But it is the perverse and casuistic borderline situations that have demonstrated some of the problems with the locality test of maritime tort jurisdiction."
409 U.S. at 254-255, 93 S. Ct. at 497.

To remedy these borderline situations which had been plaguing courts, the Supreme Court in Executive Jet ruled that in addition to the locality test the law also required that the "wrong bear a significant relationship to traditional maritime activity" for the tort to be one cognizable in admiralty. Id. at 268, 93 S. Ct. at 504.

The defendant in the instant case asserts that since his waterborne vessel was engaged in a pleasure fishing trip for recreational purposes and not in furtherance of maritime commerce, the incident giving rise to the plaintiffs' suit bears no significant relationship to traditional maritime activity under the Executive Jet doctrine. We disagree. Only a convoluted reading of the Executive Jet case would require such a holding. The plaintiff has alleged facts in the instant case which give rise to the traditional type of maritime tort that courts of admiralty have always considered within their province.[1] Here we have a traditional waterborne vessel whose allegedly negligent use, navigation and/or operation in the navigational waters of the United States caused it to capsize resulting in the drowning of two of its passengers. Merely because the defendant's vessel was not engaged in maritime commerce is not controlling since we are still concerned with navigational rules and concepts indigenous to travel on the waterways of the world. Whether we apply the mechanical locality test or the locality plus test, the results would be identical and would invest this Court with admiralty jurisdiction over the present litigation.

The defendant further contends that the instant action should be dismissed because one plaintiff has filed a diversity action in this court (Civil Action No. 74-789) and the other plaintiff has filed an action in trespass in the Court of Common Pleas of Bucks County, Pennsylvania (No. 74-2839). These suits seek the same money damages as the instant case and are premised upon the identical facts and circumstances. We fail to see how the filing of these protective suits provides any basis for the dismissal of the instant admiralty claim at this juncture. If the defendant is suggesting a defense of res judicata, it is certainly not yet ripe.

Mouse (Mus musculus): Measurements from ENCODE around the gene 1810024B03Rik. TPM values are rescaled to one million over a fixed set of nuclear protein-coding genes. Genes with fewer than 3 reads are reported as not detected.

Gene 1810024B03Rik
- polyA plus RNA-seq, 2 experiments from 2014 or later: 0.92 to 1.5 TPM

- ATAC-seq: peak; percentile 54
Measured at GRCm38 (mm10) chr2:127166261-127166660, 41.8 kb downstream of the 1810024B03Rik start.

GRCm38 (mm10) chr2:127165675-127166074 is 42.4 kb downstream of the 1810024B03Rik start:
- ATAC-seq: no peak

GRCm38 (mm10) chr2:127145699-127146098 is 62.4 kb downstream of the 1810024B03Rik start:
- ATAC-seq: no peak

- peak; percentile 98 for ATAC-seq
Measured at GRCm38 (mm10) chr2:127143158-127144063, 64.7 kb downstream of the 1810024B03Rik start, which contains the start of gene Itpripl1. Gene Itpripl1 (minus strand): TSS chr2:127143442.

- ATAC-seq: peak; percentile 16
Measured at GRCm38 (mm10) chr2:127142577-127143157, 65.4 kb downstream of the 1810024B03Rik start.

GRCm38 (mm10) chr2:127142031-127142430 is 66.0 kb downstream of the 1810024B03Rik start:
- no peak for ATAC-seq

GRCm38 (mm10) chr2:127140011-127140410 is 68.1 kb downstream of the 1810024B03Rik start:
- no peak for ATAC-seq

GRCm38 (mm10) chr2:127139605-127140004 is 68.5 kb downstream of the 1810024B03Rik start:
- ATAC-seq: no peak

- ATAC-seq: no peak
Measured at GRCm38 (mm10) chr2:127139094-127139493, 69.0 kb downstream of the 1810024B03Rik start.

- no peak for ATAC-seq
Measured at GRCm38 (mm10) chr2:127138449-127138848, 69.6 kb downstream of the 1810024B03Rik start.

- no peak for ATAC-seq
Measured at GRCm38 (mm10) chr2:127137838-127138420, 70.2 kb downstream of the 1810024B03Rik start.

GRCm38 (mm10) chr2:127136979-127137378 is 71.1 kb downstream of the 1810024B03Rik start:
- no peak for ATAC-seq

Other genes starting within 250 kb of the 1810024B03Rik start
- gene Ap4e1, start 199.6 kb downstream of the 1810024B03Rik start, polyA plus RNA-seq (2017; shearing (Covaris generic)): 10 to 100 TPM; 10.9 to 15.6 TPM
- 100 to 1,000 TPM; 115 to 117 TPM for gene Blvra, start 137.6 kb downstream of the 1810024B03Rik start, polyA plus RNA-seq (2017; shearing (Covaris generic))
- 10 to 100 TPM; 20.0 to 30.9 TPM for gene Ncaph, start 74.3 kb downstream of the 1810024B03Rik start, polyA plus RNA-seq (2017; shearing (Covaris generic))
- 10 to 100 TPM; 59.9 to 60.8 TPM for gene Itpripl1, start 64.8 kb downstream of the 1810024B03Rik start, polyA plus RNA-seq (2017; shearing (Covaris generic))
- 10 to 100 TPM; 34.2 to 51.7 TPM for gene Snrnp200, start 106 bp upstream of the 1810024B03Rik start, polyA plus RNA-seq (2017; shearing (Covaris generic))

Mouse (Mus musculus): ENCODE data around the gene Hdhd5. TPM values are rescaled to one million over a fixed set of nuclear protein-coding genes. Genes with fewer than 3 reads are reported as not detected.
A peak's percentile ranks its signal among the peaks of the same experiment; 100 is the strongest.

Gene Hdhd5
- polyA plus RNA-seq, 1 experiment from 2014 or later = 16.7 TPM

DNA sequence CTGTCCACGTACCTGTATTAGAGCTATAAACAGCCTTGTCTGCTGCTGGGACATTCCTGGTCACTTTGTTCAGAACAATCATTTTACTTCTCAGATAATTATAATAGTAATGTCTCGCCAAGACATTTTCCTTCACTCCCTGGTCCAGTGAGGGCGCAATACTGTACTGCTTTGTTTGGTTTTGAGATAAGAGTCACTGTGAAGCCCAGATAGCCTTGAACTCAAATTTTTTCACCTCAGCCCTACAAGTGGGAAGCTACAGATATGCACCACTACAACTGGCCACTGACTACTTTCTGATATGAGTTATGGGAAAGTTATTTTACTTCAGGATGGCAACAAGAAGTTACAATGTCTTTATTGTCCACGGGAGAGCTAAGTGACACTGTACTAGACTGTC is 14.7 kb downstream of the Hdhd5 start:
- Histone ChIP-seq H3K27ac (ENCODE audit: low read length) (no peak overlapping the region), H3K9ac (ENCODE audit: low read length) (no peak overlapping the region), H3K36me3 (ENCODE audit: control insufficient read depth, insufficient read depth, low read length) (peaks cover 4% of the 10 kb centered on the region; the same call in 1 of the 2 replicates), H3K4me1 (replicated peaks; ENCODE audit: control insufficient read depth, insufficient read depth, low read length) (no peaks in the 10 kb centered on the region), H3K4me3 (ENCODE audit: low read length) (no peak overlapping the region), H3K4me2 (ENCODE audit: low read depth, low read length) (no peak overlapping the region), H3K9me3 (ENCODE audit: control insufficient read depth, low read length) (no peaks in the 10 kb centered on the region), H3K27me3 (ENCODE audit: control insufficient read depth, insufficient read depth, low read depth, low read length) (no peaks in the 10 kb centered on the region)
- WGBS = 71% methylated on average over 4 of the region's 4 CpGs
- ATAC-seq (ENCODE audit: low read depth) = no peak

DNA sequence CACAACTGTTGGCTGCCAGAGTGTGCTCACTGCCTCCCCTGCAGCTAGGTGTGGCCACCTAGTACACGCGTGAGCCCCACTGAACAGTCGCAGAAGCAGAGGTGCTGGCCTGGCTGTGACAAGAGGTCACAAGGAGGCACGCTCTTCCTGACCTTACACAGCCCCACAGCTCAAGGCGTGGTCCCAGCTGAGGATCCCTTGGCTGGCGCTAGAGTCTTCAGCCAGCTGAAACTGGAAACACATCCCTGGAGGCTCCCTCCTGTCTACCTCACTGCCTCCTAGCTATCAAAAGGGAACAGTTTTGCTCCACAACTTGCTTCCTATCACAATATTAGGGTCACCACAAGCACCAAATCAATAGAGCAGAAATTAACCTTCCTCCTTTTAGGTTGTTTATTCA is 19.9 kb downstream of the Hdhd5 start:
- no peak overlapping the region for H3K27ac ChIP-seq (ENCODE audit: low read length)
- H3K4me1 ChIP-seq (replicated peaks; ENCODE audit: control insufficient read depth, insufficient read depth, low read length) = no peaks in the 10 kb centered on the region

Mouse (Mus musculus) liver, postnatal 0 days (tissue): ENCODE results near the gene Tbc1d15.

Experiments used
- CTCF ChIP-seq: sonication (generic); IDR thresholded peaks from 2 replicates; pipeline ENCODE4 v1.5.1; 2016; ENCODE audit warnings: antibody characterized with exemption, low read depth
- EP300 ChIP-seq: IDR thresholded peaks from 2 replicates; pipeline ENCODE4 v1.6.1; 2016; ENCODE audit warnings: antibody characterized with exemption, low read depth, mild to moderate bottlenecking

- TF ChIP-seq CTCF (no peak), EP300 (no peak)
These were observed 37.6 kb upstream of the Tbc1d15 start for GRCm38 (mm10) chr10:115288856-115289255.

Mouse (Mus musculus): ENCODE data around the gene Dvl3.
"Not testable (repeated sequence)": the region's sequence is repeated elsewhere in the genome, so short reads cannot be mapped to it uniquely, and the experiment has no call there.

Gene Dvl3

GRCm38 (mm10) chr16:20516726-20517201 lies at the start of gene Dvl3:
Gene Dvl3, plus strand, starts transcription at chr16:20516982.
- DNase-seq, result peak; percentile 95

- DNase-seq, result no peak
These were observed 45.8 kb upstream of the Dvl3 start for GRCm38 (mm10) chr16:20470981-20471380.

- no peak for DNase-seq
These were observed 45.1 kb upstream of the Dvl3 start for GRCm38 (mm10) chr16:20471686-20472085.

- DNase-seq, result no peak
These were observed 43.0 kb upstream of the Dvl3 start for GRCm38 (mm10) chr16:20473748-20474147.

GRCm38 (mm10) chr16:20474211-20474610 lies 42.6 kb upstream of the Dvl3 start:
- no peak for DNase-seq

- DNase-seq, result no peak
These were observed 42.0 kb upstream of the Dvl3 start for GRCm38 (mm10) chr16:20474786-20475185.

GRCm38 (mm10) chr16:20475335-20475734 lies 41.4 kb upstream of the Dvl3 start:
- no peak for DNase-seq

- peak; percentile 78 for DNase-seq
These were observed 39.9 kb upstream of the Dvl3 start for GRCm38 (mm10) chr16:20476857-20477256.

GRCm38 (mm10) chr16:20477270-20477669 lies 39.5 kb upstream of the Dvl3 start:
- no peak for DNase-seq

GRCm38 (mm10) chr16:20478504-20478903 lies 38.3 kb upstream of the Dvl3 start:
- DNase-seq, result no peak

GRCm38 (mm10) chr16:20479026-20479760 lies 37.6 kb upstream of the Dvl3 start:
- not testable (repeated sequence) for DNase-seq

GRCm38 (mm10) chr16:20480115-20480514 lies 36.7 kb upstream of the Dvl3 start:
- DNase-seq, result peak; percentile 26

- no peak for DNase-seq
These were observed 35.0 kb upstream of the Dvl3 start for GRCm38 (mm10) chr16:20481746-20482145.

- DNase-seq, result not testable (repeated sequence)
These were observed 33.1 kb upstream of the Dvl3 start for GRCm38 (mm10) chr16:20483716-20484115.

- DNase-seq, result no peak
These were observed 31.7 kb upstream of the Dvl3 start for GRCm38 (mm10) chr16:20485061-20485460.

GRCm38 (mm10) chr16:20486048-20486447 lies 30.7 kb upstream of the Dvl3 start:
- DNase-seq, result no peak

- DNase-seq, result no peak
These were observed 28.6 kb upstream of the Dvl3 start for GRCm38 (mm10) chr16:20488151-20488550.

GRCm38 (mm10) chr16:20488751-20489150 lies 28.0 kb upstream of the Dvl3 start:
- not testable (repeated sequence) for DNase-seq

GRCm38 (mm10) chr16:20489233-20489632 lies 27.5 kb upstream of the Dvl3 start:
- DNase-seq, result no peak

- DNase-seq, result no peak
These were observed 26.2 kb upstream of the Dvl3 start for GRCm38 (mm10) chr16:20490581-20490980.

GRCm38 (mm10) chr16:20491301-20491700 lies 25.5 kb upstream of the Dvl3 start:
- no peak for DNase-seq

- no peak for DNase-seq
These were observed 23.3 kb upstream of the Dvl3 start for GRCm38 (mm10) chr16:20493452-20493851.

[1] Prior to Executive Jet many courts recognized that torts arising out of the use, navigation and/or operation of pleasure vessels on the navigable waters of the United States fell within the purview of federal admiralty jurisdiction. See, Levinson v. Deupree, 345 U.S. 648, 73 S. Ct. 914, 97 L. Ed. 1319 (1953); Coryell v. Phipps, 317 U.S. 406, 63 S. Ct. 291, 87 L. Ed. 363 (1943); Branch v. Schumann, 445 F.2d 175 (5th Cir. 1971); Rowe v. Brooks, 329 F.2d 35 (4th Cir. 1964). The Executive Jet decision does not appear to have altered this view. See, Oppen v. Aetna Insurance Company, 485 F.2d 252 (9th Cir. 1973); Kelly v. Smith, 485 F.2d 520 (5th Cir. 1973); Luna v. Star of India, 356 F. Supp. 59 (S.D.Cal.1973).